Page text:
You can explore our Ganpati paintings and Ganpati art here.
The Story of Ganesha
The story of Ganesha talks about the story of his birth, which revolves around a popular mythological story found in the Siva Purana.
Pattachitra Ganpati Painting by Apindra Swain
Pattachitra Ganpati Painting by Apindra Swain; Kalamkari painting by Harinath N.
Unfortunately, Shiva’s trishul was too powerful. All attempts to restore Ganesha’s life were in vain. As a last resort, Lord Shiva went to Brahman and asked for help. He was told to replace Ganesha’s head with the first living being that came his way which lay with its head facing north. Lord Shiva then sent his celestial armies Gana to find and take the head of whatever creature they happened to find asleep with its head facing north. They found an elephant which slept in this manner and took its head. Shiva attaching the elephant’s head to Ganesha’s body brought him back to life. From then on, he was referred to as “Ganapathi”, head of the celestial armies and was worshiped by everyone before beginning any activity. Now that we’ve understood the existence of Lord Ganesha, let’s dive into learning more about who Lord Ganesha is. We’ve all seen ganpati paintings and ganpati art depicting Lord Ganesha sitting and blessing his devotees. Each part of Lord Ganesha from his elephant to his vahana depicted holds meaning. But do we know what all of it means? Read on below, the “Iconography of Ganesha” to enrich your knowledge!
Iconography of Ganesha
The story of Lord Ganesha obtaining an elephant head is a well known story. The origins and details of the story change slightly in different regions of India. Perhaps, the most well-known version of the story originates from the Siva Purana, wherein we see that Maa Parvati wants to take bath and with attendants present to guard her, she creates the image of a boy from turmeric paste, uses divine magic and infuses life into it. Thus, Ganesh is born. She instructs him to not let anyone inside & Ganesh follows orders strictly. Upon the arrival of Shiva and unaware of the creation of Ganesha by Parvati, he is infuriated when is stopped by a mere boy from entering inside his home. A fierce battle ensues which causes Ganesha to be beheaded. On seeing this, Maa Parvati demands Shiva to restore Ganesha back to life. All attempts go in vain. As Shiva approached Brahma, he was advised to replace Ganesha’s head with the first living creature facing north. That is how Ganesh got his head.
Ganpati Kerala Mural by Adarsh
Symbolically, Ganesha’s large head is a depiction of wisdom and intellect. His eyes are small but penetrating, seeing the spirit of the divine in every living creature. In some of the Ganesh paintings images, the third eye is depicted like his father’s, representing the sun, moon and fire. In the Tanjore paintings that you can buy online, Ganesh is shown wearing the “Tripundra”, the sacred mark of Shiva. It also showcases Ganesha’s dominance over the three worlds- heaven, earth and the underworld. Along with that, it symbolises the three modes of being- satvik (purity), rajasik (passion) and tamasik (inertia), over which he has control.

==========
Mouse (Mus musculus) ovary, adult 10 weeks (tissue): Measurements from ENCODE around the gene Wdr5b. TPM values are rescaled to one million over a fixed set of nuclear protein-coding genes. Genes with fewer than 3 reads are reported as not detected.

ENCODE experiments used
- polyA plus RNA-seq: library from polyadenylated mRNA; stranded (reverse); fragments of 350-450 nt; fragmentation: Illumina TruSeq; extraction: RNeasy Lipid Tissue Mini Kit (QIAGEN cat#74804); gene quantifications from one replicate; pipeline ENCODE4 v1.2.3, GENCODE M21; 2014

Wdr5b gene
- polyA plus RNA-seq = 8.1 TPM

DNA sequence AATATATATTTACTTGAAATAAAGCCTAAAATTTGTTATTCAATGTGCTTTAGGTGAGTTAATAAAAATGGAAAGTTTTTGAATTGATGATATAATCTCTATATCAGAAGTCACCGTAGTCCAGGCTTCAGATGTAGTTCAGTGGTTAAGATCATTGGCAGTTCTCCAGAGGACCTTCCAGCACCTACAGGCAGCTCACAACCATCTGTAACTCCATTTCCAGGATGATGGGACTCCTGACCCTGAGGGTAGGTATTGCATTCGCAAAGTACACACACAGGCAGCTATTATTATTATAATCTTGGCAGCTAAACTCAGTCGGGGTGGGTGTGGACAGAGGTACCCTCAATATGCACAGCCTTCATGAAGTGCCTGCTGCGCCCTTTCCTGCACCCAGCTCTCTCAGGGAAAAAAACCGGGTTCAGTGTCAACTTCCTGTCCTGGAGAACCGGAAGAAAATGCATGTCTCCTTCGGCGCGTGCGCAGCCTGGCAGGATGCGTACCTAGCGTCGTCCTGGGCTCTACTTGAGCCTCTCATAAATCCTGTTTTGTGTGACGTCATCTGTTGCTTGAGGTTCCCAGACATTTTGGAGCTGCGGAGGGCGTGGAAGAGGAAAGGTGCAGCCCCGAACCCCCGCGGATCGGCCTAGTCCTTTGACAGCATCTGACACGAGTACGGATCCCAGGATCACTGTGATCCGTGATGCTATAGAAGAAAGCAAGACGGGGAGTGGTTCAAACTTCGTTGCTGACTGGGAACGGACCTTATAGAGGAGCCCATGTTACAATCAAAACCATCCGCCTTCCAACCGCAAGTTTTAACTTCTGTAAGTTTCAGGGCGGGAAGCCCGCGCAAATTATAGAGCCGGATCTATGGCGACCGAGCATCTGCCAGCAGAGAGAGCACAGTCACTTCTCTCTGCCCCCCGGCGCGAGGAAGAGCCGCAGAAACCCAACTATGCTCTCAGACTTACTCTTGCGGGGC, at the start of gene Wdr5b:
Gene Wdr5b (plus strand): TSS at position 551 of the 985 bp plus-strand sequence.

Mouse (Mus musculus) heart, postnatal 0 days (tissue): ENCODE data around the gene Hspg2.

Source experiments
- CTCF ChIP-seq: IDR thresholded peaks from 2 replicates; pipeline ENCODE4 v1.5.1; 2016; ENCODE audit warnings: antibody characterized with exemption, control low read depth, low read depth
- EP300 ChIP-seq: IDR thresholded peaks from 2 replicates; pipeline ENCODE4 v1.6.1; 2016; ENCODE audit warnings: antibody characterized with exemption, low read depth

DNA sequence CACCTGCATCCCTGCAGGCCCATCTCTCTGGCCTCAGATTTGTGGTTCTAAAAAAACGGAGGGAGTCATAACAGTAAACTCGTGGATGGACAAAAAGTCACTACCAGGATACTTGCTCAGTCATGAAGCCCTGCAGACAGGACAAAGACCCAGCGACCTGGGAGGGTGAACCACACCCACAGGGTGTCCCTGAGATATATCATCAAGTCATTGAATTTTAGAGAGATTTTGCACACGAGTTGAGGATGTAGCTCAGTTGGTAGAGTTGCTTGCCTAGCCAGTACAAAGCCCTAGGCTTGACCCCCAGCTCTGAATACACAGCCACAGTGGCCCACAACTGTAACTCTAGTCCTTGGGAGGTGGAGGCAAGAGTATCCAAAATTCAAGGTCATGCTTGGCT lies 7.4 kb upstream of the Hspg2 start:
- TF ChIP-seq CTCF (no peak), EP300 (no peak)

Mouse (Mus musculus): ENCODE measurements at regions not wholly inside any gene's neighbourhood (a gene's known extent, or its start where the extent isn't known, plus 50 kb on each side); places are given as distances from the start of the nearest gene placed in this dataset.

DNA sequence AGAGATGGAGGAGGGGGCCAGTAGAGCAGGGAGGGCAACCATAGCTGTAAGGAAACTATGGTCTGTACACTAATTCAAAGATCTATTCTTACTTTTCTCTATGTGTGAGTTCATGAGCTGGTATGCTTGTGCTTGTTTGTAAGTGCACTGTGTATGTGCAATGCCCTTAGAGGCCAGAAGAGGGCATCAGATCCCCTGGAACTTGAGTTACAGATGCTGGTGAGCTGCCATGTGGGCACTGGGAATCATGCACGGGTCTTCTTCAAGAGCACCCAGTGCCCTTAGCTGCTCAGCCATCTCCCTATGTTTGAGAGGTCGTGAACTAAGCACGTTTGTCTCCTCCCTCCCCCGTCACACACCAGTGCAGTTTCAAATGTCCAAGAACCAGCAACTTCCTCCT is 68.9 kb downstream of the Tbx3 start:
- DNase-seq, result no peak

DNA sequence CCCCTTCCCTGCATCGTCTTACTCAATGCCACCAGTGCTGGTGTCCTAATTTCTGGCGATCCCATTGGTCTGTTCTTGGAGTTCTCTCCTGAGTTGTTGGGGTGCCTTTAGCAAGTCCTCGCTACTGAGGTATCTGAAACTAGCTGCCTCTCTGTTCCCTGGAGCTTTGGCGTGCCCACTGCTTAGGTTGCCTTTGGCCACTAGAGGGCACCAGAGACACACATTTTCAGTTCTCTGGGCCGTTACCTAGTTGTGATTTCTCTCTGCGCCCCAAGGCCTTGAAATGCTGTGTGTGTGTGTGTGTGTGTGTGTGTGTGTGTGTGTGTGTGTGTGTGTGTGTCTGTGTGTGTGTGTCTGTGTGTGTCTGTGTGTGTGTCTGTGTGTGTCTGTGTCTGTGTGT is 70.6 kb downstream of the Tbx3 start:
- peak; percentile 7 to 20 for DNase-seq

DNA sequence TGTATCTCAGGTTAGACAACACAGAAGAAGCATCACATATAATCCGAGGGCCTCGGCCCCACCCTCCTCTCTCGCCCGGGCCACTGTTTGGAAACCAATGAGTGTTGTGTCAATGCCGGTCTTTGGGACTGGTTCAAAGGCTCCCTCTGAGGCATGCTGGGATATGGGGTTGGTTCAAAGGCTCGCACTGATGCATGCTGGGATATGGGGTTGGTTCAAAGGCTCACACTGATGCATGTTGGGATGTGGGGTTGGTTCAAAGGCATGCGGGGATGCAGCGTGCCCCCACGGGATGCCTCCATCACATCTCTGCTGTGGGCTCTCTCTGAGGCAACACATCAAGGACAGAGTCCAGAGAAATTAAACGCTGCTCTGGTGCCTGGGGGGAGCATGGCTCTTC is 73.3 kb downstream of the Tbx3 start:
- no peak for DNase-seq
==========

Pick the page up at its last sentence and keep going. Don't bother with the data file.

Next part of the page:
The trunk which springs from his head represents the intellect, the faculty of discrimination which necessarily arises out of wisdom. An elephant’s trunk has a unique capacity of performing heavy and subtle tasks. This acts as a symbolism of Ganesha’s intellect penetrating into the realms of the material and spiritual worlds.
The positioning of the trunk is of extreme importance. In most cases, it is curved to the left, the side of the body associated with the “ida naadi”, one of the conduits of the subtle body, associated with the moon or feminine energy and is supposed to invoke relaxation and peace. When the trunk is placed on the right, the deity is called, ‘Siddhi Vinayaka” requiring special & structured worship. This is due to the “pingalaa naadi” on the right side of the body which is associated with the sun, representing masculine energy. The energy is hostile and powerful in this case.
The broken tusk which is imperfect, stands for the manifest world which appears to be imperfect because of the inherent incongruities. Ganesha is always depicted with his left tusk broken and is therefore called “Ekdanta”. The tusk that is whole stands for truth.
Kalamkari Ganpati Painting by Sudheer
Peacefully digesting all the good and bad in life, Ganesh’s belly symbolizes the ability to digest all that life has to offer- good, bad, ugly, evil, pain, suffering or happiness. Lord Ganesha’s stomach is a treasure of Vedic knowledge. He has large ears, to listen to the supplications of everyone but like the winnowing basket are capable of sifting what is good for the supplicant from what is not.
Normally, Ganesha is seen with four arms and each arm carries something of importance. So, what does he hold in each of his hands?
- Left Upper Hand- He holds a Pasa (noose). It symbolises raga or attachment. The rope is meant to “pull” the seeker out of his worldly entanglement and bind him to everlasting & enduring bliss of his own self.